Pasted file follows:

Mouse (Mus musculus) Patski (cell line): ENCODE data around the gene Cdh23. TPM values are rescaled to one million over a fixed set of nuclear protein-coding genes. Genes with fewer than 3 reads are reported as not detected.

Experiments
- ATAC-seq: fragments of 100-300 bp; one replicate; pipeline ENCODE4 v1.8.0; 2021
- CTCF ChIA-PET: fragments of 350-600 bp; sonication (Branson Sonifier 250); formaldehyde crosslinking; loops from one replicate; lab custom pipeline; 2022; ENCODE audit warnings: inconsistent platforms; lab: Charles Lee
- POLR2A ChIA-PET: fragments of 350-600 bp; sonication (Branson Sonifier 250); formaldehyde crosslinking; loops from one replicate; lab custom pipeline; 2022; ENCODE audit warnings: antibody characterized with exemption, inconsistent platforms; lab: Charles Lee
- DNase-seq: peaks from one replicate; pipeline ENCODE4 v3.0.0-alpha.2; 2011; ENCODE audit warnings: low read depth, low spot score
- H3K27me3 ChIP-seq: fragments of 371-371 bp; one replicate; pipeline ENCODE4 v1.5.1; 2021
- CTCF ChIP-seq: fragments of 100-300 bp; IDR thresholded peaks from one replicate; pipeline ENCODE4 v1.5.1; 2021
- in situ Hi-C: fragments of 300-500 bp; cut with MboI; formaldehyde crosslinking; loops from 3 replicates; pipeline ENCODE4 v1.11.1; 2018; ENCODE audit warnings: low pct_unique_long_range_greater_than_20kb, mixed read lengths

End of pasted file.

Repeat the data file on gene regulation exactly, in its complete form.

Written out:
Mouse (Mus musculus) Patski (cell line): ENCODE data around the gene Cdh23. TPM values are rescaled to one million over a fixed set of nuclear protein-coding genes. Genes with fewer than 3 reads are reported as not detected.

Experiments
- ATAC-seq: fragments of 100-300 bp; one replicate; pipeline ENCODE4 v1.8.0; 2021
- CTCF ChIA-PET: fragments of 350-600 bp; sonication (Branson Sonifier 250); formaldehyde crosslinking; loops from one replicate; lab custom pipeline; 2022; ENCODE audit warnings: inconsistent platforms; lab: Charles Lee
- POLR2A ChIA-PET: fragments of 350-600 bp; sonication (Branson Sonifier 250); formaldehyde crosslinking; loops from one replicate; lab custom pipeline; 2022; ENCODE audit warnings: antibody characterized with exemption, inconsistent platforms; lab: Charles Lee
- DNase-seq: peaks from one replicate; pipeline ENCODE4 v3.0.0-alpha.2; 2011; ENCODE audit warnings: low read depth, low spot score
- H3K27me3 ChIP-seq: fragments of 371-371 bp; one replicate; pipeline ENCODE4 v1.5.1; 2021
- CTCF ChIP-seq: fragments of 100-300 bp; IDR thresholded peaks from one replicate; pipeline ENCODE4 v1.5.1; 2021
- in situ Hi-C: fragments of 300-500 bp; cut with MboI; formaldehyde crosslinking; loops from 3 replicates; pipeline ENCODE4 v1.11.1; 2018; ENCODE audit warnings: low pct_unique_long_range_greater_than_20kb, mixed read lengths